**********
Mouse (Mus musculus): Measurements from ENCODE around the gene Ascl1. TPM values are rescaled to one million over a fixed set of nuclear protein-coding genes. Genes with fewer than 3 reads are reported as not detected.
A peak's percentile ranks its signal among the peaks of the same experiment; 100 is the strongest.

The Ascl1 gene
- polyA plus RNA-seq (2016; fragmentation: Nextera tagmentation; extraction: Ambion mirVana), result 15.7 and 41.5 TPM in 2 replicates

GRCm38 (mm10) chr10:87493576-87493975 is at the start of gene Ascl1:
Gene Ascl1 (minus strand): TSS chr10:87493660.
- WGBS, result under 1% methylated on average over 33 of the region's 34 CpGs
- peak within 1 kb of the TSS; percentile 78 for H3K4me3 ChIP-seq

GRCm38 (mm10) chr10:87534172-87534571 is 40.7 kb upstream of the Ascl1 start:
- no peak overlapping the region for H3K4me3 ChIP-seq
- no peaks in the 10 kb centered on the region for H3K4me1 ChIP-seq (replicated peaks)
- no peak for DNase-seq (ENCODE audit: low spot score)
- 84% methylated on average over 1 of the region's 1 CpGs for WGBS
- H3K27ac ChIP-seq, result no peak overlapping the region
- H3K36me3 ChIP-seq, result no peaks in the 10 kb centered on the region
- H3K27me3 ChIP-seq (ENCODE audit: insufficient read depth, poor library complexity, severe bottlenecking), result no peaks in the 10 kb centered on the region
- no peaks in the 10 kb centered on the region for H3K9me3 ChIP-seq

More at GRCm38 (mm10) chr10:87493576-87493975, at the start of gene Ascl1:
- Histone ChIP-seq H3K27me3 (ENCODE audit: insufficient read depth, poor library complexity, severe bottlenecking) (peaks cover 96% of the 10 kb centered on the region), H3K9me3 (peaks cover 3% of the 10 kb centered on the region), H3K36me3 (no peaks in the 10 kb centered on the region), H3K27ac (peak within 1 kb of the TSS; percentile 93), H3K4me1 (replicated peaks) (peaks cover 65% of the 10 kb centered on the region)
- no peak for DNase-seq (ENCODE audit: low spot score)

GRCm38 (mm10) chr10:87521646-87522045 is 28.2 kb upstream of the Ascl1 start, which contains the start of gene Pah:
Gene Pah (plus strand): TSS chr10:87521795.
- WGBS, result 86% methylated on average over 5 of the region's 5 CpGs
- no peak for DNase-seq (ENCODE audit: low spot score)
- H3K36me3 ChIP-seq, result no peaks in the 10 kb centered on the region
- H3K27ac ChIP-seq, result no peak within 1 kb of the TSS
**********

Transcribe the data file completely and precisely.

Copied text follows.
Mouse (Mus musculus): Measurements from ENCODE around the gene Ascl1. TPM values are rescaled to one million over a fixed set of nuclear protein-coding genes. Genes with fewer than 3 reads are reported as not detected.
A peak's percentile ranks its signal among the peaks of the same experiment; 100 is the strongest.

The Ascl1 gene
- polyA plus RNA-seq (2016; fragmentation: Nextera tagmentation; extraction: Ambion mirVana), result 15.7 and 41.5 TPM in 2 replicates

GRCm38 (mm10) chr10:87493576-87493975 is at the start of gene Ascl1:
Gene Ascl1 (minus strand): TSS chr10:87493660.
- WGBS, result under 1% methylated on average over 33 of the region's 34 CpGs
- peak within 1 kb of the TSS; percentile 78 for H3K4me3 ChIP-seq

GRCm38 (mm10) chr10:87534172-87534571 is 40.7 kb upstream of the Ascl1 start:
- no peak overlapping the region for H3K4me3 ChIP-seq
- no peaks in the 10 kb centered on the region for H3K4me1 ChIP-seq (replicated peaks)
- no peak for DNase-seq (ENCODE audit: low spot score)
- 84% methylated on average over 1 of the region's 1 CpGs for WGBS
- H3K27ac ChIP-seq, result no peak overlapping the region
- H3K36me3 ChIP-seq, result no peaks in the 10 kb centered on the region
- H3K27me3 ChIP-seq (ENCODE audit: insufficient read depth, poor library complexity, severe bottlenecking), result no peaks in the 10 kb centered on the region
- no peaks in the 10 kb centered on the region for H3K9me3 ChIP-seq

More at GRCm38 (mm10) chr10:87493576-87493975, at the start of gene Ascl1:
- Histone ChIP-seq H3K27me3 (ENCODE audit: insufficient read depth, poor library complexity, severe bottlenecking) (peaks cover 96% of the 10 kb centered on the region), H3K9me3 (peaks cover 3% of the 10 kb centered on the region), H3K36me3 (no peaks in the 10 kb centered on the region), H3K27ac (peak within 1 kb of the TSS; percentile 93), H3K4me1 (replicated peaks) (peaks cover 65% of the 10 kb centered on the region)
- no peak for DNase-seq (ENCODE audit: low spot score)

GRCm38 (mm10) chr10:87521646-87522045 is 28.2 kb upstream of the Ascl1 start, which contains the start of gene Pah:
Gene Pah (plus strand): TSS chr10:87521795.
- WGBS, result 86% methylated on average over 5 of the region's 5 CpGs
- no peak for DNase-seq (ENCODE audit: low spot score)
- H3K36me3 ChIP-seq, result no peaks in the 10 kb centered on the region
- H3K27ac ChIP-seq, result no peak within 1 kb of the TSS